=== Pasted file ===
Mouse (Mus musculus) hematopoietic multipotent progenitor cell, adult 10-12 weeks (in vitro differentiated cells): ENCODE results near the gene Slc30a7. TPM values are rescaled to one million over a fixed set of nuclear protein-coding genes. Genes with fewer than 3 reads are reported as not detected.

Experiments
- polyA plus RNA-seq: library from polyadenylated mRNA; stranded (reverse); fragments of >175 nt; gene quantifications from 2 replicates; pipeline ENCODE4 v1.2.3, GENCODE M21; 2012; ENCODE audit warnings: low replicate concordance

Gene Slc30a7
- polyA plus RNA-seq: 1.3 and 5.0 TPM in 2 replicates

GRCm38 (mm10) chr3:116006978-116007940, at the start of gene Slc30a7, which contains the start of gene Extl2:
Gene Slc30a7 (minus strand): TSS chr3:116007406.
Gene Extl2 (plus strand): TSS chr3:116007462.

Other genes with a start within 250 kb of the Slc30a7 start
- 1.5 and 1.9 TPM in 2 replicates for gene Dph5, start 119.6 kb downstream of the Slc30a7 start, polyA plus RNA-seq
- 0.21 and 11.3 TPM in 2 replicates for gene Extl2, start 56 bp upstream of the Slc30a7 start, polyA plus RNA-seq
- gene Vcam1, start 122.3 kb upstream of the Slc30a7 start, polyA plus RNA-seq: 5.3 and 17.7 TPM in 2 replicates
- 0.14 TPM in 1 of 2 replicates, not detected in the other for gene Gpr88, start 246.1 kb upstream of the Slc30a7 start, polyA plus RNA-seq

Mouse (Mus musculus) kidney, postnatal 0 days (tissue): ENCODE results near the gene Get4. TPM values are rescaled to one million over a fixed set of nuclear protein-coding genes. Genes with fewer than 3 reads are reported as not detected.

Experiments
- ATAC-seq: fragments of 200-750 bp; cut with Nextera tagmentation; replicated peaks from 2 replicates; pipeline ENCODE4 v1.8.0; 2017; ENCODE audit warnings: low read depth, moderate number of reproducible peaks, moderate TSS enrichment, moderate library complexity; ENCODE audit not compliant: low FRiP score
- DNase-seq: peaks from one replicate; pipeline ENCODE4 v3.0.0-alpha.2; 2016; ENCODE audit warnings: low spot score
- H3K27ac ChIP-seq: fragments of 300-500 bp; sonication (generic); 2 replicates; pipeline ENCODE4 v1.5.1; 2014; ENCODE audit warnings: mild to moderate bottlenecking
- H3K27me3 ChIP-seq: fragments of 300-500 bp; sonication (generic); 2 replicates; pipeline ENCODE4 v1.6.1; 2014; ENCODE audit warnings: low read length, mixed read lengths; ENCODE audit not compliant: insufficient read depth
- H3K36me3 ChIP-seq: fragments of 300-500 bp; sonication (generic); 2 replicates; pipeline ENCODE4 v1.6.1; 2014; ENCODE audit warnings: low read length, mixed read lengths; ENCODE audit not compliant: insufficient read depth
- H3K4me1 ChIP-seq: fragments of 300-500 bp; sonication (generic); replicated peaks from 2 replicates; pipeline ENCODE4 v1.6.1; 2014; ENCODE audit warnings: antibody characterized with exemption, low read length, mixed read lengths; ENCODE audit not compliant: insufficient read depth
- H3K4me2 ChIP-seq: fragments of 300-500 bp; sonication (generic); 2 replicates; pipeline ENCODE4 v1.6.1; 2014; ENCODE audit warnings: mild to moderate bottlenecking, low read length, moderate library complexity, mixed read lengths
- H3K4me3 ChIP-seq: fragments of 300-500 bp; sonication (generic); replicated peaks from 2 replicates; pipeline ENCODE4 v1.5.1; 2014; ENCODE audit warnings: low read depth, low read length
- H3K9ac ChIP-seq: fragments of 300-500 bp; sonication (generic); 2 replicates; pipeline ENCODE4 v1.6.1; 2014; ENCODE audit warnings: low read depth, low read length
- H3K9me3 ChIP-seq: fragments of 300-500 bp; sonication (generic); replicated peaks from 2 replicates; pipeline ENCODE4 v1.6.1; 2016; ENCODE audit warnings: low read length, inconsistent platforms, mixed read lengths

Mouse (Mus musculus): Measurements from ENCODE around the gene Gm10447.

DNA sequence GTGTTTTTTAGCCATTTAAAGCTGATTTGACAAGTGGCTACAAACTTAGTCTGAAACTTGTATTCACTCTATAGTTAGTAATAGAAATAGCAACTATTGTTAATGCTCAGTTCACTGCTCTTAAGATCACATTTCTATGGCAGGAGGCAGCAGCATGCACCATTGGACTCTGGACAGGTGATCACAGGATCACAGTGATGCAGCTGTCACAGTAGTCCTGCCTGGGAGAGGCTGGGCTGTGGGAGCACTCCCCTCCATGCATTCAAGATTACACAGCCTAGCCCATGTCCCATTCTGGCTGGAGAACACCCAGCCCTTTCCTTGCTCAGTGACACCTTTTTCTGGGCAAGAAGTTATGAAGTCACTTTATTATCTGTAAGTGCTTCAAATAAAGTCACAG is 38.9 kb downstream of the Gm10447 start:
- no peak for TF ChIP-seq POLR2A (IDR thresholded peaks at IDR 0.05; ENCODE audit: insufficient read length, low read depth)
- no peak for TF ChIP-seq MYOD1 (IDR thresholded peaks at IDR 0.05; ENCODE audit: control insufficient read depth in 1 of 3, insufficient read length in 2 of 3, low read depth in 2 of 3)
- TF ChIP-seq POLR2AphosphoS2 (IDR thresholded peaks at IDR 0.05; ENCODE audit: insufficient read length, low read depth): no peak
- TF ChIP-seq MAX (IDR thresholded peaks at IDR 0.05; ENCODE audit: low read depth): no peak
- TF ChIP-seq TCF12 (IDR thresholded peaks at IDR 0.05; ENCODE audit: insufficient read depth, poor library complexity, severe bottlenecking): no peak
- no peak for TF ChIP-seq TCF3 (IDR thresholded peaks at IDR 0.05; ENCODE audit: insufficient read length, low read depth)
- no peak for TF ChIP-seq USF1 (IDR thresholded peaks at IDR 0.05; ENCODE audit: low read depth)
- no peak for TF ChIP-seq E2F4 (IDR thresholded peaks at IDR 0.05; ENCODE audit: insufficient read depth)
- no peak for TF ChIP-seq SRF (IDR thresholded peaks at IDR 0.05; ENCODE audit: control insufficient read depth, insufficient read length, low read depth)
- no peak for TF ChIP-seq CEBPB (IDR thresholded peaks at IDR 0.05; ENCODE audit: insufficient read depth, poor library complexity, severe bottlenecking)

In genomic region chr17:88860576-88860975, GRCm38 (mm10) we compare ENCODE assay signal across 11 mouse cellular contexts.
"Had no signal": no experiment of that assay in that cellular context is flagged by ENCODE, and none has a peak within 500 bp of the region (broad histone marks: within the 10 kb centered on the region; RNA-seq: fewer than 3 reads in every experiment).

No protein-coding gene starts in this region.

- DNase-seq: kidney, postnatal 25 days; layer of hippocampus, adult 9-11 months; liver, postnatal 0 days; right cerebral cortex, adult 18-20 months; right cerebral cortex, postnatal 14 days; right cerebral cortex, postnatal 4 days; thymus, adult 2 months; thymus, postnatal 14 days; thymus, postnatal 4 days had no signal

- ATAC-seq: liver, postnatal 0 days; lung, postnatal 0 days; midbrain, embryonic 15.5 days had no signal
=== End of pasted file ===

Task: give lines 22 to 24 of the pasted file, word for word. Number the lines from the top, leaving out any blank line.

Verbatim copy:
- H3K4me2 ChIP-seq: fragments of 300-500 bp; sonication (generic); 2 replicates; pipeline ENCODE4 v1.6.1; 2014; ENCODE audit warnings: mild to moderate bottlenecking, low read length, moderate library complexity, mixed read lengths
- H3K4me3 ChIP-seq: fragments of 300-500 bp; sonication (generic); replicated peaks from 2 replicates; pipeline ENCODE4 v1.5.1; 2014; ENCODE audit warnings: low read depth, low read length
- H3K9ac ChIP-seq: fragments of 300-500 bp; sonication (generic); 2 replicates; pipeline ENCODE4 v1.6.1; 2014; ENCODE audit warnings: low read depth, low read length